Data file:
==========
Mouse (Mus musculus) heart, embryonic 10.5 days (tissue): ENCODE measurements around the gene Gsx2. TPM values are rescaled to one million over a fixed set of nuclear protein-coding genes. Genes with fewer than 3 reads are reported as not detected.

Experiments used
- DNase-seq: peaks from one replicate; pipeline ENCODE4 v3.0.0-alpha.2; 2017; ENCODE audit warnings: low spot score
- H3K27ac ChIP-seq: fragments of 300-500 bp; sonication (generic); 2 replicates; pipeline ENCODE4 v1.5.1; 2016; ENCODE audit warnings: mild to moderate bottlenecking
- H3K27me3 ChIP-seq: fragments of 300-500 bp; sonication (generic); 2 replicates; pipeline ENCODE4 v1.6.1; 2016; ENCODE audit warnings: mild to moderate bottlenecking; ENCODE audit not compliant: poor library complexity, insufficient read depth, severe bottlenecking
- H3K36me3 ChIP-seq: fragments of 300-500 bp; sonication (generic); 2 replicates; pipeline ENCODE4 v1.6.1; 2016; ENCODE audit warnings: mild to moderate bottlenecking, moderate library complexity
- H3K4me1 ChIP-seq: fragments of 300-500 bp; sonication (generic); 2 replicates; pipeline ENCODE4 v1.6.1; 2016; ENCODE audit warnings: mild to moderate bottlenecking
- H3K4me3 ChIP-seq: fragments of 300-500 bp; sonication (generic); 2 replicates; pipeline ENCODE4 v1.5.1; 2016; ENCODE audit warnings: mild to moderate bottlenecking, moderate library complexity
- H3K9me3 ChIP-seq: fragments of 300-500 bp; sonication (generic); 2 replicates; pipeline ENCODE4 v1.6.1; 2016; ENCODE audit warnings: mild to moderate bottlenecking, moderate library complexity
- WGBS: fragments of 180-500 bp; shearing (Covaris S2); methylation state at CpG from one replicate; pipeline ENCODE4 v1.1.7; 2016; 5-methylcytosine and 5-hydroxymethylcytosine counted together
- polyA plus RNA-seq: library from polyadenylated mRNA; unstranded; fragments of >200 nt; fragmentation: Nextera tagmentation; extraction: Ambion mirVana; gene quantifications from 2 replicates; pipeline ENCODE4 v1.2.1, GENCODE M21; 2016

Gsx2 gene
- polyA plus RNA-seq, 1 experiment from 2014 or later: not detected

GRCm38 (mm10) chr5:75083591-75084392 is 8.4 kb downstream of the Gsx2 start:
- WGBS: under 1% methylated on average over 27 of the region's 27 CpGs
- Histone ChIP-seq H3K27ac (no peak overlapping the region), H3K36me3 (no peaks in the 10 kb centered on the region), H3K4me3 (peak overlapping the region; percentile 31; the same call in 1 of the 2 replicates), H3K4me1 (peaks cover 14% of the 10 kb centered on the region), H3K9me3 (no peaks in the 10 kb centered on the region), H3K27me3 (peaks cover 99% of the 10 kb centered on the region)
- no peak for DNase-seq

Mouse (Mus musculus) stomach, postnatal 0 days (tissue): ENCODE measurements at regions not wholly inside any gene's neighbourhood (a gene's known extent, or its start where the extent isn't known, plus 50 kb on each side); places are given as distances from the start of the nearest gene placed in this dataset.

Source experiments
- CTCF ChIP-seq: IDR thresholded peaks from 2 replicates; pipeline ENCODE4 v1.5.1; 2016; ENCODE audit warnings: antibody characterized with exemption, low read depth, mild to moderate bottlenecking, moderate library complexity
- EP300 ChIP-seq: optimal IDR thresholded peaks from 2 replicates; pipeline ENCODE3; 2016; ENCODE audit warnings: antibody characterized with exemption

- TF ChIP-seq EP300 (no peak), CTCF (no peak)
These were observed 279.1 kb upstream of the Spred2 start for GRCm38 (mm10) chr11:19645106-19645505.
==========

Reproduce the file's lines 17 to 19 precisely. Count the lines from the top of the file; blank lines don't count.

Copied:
- no peak for DNase-seq

Mouse (Mus musculus) stomach, postnatal 0 days (tissue): ENCODE measurements at regions not wholly inside any gene's neighbourhood (a gene's known extent, or its start where the extent isn't known, plus 50 kb on each side); places are given as distances from the start of the nearest gene placed in this dataset.

Source experiments